|Life Amongst the Refugees from Shangri-La (Part II)
||[Sep. 13th, 2006|02:36 pm]
There are certain spots on this earth where, by sheer virtue of the environs, all of the drab gravity of our mundane adult lives dries up and falls off giving way to fresh and sensitive skin. Within Nature there are many such locations and I have even been to a few cities capable of evoking such wonder. At these moments and in these places we are able to sense the wide-eyed child that resides in us still, an echo of a long forgotten world. Under these, the rarest of conditions, we can almost believe in magic again.
Gazing out the window of my office, I am struck by the vision of a mythic looking valley splayed out before me. It is preternaturally lit by the heavens like the Promised Land in the Torah. All of the various greens are so vibrant and the vista so sweeping that I feel like a child who has been plopped down in the middle of a toy train set that has been so cleverly constructed by Lucas’ crew that it appears seamless.
Behind the valley is the jagged maw of the highest mountains in the world. And situated far above the valley and underneath, above, and all around the little concrete room where I write these words, is this little village that used to be an escape for British officers who couldn’t take the heat of the Indian plains. Now it is home to a people who have also used it to escape; to escape persecution, assimilation, and worse.
It is a bit strange that these people, these heartrending stories that pass by me on the street and serve me chai, are also primary contributing factors to what a friend recently referred to as the “specialness” of this place. But paradox or not, the magic in this place is as palpable as the salty scent of the ocean breeze when you first arrive at the beach. Every week I meet travelers from every corner of the globe. In the midst of the typical banal conversation, questions about the length of one’s stay inevitably arise. And time and again the answer is the same. Despite having precious little time allotted for traveling throughout this vast country and despite their original intention to stay in this little village for a matter of days, they find themselves unable to leave. Days turn into weeks and it is not uncommon for people to expend the better part of their days in India in “Little Lhasa”.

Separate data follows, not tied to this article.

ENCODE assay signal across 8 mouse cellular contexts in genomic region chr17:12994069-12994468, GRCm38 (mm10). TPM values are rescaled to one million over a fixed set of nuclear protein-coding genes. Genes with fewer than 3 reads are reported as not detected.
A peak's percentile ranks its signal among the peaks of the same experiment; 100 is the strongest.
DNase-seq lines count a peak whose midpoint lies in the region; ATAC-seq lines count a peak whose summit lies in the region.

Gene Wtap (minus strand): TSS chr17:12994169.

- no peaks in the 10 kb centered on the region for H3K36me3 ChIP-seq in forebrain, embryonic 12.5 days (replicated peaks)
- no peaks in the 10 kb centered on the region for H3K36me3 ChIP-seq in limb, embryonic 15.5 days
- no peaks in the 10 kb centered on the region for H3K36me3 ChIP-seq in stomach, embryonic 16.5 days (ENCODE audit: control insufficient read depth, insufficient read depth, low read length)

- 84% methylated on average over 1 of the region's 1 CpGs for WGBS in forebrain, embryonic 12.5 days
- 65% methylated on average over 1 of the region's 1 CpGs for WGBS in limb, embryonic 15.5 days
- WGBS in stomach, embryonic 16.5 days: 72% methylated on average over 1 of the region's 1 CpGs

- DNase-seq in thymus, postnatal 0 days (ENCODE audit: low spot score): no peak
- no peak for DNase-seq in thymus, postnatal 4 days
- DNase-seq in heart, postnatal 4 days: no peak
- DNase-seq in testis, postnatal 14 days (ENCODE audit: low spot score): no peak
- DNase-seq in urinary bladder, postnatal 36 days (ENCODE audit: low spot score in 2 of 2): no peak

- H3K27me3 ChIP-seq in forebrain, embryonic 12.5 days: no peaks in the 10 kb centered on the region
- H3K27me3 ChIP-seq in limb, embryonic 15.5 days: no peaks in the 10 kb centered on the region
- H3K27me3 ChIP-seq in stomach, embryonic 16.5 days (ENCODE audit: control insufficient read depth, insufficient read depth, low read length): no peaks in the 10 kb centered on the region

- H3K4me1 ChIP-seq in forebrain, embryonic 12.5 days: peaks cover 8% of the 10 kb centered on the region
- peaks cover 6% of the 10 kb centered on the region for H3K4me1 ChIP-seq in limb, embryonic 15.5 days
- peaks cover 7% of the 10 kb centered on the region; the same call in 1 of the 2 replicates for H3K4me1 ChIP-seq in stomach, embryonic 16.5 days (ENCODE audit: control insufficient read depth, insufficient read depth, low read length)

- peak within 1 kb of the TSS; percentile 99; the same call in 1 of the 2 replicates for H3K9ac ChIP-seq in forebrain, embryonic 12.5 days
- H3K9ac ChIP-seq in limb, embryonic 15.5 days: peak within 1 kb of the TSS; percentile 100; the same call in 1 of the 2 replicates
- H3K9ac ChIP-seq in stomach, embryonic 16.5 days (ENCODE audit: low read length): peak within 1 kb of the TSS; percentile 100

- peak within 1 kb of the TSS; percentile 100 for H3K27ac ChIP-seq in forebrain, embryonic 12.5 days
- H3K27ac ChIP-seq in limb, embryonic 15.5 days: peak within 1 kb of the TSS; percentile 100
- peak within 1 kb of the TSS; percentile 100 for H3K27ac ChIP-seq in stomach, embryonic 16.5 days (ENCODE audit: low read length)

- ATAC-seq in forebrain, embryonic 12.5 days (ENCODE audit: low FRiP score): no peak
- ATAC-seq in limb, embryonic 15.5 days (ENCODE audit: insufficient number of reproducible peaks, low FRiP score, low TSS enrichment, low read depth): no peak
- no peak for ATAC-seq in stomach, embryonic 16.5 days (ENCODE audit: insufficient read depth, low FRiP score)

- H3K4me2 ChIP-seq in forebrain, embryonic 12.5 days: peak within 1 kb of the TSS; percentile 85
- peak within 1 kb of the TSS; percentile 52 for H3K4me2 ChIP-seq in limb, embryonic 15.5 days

For my part, I am happy to confess that I have found a small way to contribute to the enchanting spell of McLeod Ganj. Every Monday evening, in a little café built especially for travelers to this area, I host a talent show of sorts called an “open mic” night. There is no actual microphone, nor is there alcohol, a stage, or other accoutrements typical of similar events in America. But people show up in droves and the talent that comes through the door every week is downright uncanny. For about two and a half hours, every Monday night, I am steeped in a festive milieu of international cultural exchange as people do everything from sing and dance to share personal poetry to perform recitals of traditional folk songs or folk lore. There have been South African tribal hymns, Hindu dirges, and Israeli, British, American, Australian, German, and Russian rock songs. There have been Gaelic myths, African tales, and spiritual sermons. There have been cheeky poems and dodgy jokes. And there has been music and music and more music.
It is a real joy to witness these events and I am extraordinarily fortunate to find myself in the position of Master of Ceremonies for the third time in three years. Countless people have approached me with raw gratitude and expressed how much these Monday nights have contributed to their experience here. It is something of a special night in something of a magical land. Oblivious to our differences, we all leave the café as wide-eyed children who might just dare to believe that anything is possible.
( more pics hereCollapse )